Rather than start down the set track, I ski along the lakeshore where four or five inches of snow covers the lake ice. It’s hard work breaking trail because the ice prevents me from getting much purchase with my ski poles. In minutes I am sweating.
Aki hangs with me for a few minutes and then charges away toward the set track where a dog runs along side his skate skiing master. I head toward the track too, but at an oblique angle with draws Aki towards me. When we meet on the track, she looks at me for a minute and starts off at a trot.
By now my warm hat is in a pocket of my unzipped parka. My gloves are in the other pocket. Then the wind finds us. After another minute of skiing, I zip up my parka and pull on my hat. Aki stops often, looking back with apparently longing. The skiing is too good to turn back so I push into the wind with the loyal little dog.
To escape the wind hammering Downtown Juneau, I drive the little dog to the Mendenhall Peninsula beach access trail. She starts squealing and bouncing around when we are more than a mile away from the parking area. The trail leads us through an old growth spruce forest with a canopy thick enough to keep out all but a dusting of snow. We follow the boot prints of a previously hiker, each one an island of red-brown duff in a sea of white.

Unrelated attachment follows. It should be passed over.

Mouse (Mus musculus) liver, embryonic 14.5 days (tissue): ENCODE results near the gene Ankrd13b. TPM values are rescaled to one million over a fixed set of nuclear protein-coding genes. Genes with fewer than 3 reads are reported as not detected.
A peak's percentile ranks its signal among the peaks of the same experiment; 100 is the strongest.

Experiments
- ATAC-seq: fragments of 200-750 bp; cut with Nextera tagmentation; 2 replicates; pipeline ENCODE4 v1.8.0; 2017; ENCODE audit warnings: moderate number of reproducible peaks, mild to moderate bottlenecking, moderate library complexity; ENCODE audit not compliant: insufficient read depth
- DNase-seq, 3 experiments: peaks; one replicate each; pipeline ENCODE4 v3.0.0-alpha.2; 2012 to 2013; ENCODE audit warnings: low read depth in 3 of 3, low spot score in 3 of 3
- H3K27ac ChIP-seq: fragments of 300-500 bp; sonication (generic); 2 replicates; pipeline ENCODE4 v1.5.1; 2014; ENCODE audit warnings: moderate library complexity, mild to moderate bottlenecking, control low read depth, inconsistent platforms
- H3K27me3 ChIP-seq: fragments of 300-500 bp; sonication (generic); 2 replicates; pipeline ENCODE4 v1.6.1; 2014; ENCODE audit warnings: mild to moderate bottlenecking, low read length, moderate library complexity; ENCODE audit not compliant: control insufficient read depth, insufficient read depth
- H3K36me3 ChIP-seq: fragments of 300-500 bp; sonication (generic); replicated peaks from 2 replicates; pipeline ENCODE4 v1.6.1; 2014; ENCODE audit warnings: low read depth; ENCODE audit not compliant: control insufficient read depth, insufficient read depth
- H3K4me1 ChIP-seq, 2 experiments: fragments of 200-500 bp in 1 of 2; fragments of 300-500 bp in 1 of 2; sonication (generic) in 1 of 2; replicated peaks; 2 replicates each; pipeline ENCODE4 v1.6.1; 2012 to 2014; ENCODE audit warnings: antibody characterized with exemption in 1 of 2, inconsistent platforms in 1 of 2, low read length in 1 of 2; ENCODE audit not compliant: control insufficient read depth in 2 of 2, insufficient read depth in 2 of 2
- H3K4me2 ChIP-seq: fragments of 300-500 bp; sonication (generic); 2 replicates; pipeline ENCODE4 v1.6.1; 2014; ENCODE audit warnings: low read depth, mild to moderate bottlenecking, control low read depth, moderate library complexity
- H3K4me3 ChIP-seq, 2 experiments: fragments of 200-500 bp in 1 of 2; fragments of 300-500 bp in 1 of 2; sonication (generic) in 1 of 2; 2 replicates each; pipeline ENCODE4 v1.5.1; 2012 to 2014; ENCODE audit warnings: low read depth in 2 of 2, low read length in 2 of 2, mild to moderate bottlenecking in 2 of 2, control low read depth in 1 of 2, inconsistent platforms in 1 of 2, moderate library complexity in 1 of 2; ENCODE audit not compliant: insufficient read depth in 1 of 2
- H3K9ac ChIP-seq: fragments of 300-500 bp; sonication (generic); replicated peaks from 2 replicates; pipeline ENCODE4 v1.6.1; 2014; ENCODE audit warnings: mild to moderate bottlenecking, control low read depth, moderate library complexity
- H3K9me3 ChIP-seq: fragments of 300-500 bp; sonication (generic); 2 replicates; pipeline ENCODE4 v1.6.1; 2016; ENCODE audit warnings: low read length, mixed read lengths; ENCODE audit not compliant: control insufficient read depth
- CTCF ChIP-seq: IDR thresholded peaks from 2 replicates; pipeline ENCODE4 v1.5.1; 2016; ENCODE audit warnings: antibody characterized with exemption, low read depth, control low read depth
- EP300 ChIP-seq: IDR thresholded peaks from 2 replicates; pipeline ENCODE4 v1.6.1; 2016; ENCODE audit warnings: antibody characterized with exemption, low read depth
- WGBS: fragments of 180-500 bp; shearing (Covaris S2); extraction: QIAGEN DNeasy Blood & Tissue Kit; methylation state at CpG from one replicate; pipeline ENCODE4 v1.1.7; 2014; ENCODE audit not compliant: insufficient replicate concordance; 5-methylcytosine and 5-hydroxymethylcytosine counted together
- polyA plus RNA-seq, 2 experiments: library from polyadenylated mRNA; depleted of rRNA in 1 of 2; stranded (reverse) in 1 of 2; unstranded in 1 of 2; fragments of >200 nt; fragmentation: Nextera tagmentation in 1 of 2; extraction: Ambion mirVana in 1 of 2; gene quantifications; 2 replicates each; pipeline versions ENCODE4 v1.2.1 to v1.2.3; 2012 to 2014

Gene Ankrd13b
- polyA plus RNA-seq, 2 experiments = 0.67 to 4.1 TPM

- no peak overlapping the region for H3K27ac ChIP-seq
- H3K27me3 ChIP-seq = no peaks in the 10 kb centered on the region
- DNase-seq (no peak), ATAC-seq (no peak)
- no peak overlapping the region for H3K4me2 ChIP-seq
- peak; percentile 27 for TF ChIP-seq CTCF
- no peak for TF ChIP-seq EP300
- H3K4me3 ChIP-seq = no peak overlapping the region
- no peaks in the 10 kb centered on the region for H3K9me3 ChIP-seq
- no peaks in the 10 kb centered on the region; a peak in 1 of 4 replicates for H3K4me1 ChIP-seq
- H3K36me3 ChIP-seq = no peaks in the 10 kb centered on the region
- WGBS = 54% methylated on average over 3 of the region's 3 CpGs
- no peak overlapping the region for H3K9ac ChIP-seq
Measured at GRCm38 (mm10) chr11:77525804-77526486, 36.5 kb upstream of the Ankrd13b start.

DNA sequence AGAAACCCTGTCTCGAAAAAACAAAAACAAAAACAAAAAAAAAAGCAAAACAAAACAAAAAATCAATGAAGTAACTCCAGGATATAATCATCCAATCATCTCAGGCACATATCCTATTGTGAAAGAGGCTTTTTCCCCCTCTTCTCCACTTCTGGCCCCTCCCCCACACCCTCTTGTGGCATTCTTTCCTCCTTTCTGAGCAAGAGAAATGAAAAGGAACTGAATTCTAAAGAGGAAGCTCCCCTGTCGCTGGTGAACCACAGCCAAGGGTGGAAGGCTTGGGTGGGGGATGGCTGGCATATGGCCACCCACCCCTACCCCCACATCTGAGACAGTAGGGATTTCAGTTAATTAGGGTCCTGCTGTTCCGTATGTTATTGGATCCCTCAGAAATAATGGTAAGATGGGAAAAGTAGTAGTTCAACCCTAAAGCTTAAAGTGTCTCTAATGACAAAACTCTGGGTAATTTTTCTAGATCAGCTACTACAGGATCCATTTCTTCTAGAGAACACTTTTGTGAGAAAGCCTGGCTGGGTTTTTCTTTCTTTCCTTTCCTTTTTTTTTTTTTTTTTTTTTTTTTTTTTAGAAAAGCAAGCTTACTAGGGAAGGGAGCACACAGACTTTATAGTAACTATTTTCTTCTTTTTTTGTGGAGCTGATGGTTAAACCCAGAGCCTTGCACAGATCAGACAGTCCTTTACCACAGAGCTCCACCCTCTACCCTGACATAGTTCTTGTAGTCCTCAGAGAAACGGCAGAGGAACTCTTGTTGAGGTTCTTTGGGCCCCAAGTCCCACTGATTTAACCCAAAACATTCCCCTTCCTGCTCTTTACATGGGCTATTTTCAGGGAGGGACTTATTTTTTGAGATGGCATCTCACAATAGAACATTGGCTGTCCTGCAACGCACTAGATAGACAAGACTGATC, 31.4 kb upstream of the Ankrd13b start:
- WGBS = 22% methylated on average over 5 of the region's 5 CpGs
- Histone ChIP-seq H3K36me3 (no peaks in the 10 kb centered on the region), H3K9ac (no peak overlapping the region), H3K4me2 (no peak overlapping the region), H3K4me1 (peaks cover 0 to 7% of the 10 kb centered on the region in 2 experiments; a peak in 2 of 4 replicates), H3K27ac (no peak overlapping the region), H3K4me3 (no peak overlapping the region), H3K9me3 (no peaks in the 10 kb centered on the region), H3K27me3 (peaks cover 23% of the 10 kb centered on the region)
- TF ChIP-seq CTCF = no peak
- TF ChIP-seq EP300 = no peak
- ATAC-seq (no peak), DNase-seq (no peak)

We usually pass under several eagles on this trail that make themselves known with screeching complaints. Today I can only hear mallards chuckling in nearby wetlands. Aki’s excitement fades when we reach the forest edge. She hangs back as I walk along the beach and under a line of spruce trees that are often used by bald eagles. The presence of eagles or the sound of birdshot booming from hunter’s shotguns make the little dog nervous. There are no eagles today and hunting season is over. But she sulks along behind as if sensing the ghosts of both.
Like Aki, I remember the eagles we’ve seen on this beach, the gunshots from a skiff emerging from the fog in December, and a gang of otters that crunched through the tough skulls of Irish lords (sculpins) on the beach in spring. I tend to remember past dramas on days that lack any.
After we turn back toward the car, Aki perks up and takes the lead. She starts monitoring smells and urine spots as the sun breaks through the marine layer to provide me a little drama.
Only two inches of snow cover the lake ice but it is enough for cross-country skiing. Aki is between the Mendenhall Glacier and me. She is chasing her other human who is using her fast skate skis. They’ve left me to shuffle after them on my old classics.
I am not sulking. It’s peaceful back here. I can hear Nugget Falls and enjoy the low contrast vistas of spruce forest, glacier, and snow-covered mountains. I can also spy on our little dog as she runs flat out across the snow, stopping once or twice to roll her face in it. This gives her a macho white beard, which is not something you see on your average 10-pound poodle-mix.